Steve and Marie Bernhard

Freeport

http://www.journalstandard.com/articles/2007/04/15/opinion/opinion95.txt

April 15, 2007 Posted by | aba, applied behavioral analysis, autism awareness, autism disorder, autism speaks, early intervention, Journal Standard | 1 Comment

Autism Vox Falsus

There is in the world autism community, at least on the internet component of that community, a group which portrays itself as the true voice of autism. It is essentially an internet based community comprised of some high functioning autistic persons, some parents of autistic children, and some “professionals” including some psychiatrists and educators who oppose attempts to treat or cure autism. Self described as the Neurodiversity movement this group poses as human rights advocates for the autistic but often resembles a hate group in its personal attacks and demonization of any parent or group which attempts to find and fund treatments and cures for autism. Any mention of the serious challenges of the more severe forms of autism is attacked by the high fucntioning autism internet essayists. Even mentioning that some autistic suffer from cognitive deficits, even the use of the expression “low functioning autism” is met by hostility from the Neurodiversity advocates. Far from being the true voice of autism, Neurodiversity is a false voice; an autism vox falsus.

Parents across Canada and the United States and elsewhere in the world have fought hard to seek and obtain a better life for their autistic children through treatment and education. For their efforts they are mocked, ridiculed and demonized by the Neurodiversity movement . The core of the Neurodiversity movement is a number of high functioning autistic persons who do not wish to be cured of their autism. They view their autism as an essential component of who they are as individuals. That is a view point that I can and do respect. They have the right to wish to remain autistic. Where Neurodiversity becomes troublesome is when they fight to prevent parents from seeking cures and treatments for their own children and the demeaning tactics they use in doing so.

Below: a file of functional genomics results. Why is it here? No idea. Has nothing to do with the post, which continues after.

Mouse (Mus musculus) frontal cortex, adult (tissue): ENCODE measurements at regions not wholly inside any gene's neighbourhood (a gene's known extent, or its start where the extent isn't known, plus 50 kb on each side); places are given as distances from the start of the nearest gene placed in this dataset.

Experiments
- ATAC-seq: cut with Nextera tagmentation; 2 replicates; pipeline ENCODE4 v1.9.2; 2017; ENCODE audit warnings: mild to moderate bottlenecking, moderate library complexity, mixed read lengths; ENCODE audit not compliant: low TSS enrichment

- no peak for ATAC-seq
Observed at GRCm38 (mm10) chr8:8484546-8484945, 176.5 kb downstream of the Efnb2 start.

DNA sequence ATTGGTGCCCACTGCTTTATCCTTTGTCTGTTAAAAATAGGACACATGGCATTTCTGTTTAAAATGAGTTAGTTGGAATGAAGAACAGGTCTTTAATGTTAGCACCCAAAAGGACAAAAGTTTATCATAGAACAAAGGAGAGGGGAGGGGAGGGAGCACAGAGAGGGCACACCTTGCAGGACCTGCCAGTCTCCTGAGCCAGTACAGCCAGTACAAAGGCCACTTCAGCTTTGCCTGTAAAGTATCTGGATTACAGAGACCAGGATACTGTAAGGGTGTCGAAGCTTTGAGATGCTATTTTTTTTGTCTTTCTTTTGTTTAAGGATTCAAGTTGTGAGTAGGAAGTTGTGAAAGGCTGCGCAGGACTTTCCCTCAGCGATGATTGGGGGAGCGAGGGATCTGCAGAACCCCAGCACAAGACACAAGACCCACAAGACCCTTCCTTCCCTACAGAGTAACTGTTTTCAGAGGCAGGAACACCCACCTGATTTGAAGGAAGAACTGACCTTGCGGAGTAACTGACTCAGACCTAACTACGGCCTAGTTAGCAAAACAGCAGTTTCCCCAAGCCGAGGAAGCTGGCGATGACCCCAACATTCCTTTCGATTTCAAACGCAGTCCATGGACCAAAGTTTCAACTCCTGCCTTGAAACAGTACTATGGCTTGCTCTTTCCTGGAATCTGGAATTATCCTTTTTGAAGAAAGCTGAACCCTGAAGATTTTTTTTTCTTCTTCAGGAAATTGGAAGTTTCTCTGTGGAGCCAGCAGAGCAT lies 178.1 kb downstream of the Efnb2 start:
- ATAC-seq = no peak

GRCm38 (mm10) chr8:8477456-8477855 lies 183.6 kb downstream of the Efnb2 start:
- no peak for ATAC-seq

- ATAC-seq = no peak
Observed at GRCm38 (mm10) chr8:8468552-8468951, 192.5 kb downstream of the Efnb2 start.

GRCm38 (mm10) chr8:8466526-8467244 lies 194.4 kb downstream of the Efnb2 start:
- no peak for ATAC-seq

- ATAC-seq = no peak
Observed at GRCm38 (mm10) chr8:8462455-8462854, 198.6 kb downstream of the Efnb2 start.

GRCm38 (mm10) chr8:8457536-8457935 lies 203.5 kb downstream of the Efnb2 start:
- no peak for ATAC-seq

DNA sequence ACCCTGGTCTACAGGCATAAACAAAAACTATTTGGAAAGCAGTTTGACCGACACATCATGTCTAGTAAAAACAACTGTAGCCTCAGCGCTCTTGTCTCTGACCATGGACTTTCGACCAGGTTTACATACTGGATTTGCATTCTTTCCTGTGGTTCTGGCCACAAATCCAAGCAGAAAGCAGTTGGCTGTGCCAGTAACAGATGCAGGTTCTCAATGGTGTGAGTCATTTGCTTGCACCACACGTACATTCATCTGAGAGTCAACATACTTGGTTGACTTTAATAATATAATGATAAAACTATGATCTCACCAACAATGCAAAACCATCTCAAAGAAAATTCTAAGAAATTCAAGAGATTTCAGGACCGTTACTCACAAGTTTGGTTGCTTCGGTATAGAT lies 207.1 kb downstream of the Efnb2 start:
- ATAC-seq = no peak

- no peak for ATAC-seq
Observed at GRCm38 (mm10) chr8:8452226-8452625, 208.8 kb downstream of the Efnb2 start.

One of the Neurodiversity internet commentators who is generally more polite than most is Ms. Kristina Chew the mother of a 10 year old autistic boy, who holds a Ph.D and is a classics teacher. Although Ms Chew has in fact employed ABA interventions to assist her son she downplays that fact on her blog site “Autism Vox” where her guest commentators usually present a Neurodiversity anti-autism cure perspective. But, she is admittedly almost always exceptionally polite and diplomatic. That diplomatic bent changed dramatically this past week though with two comments from Ms. Chew about the Don Imus racism controversy. In these comments Ms. Chew made clear her animosity towards Autism Speaks and towards the parents in the Autism Every Day video.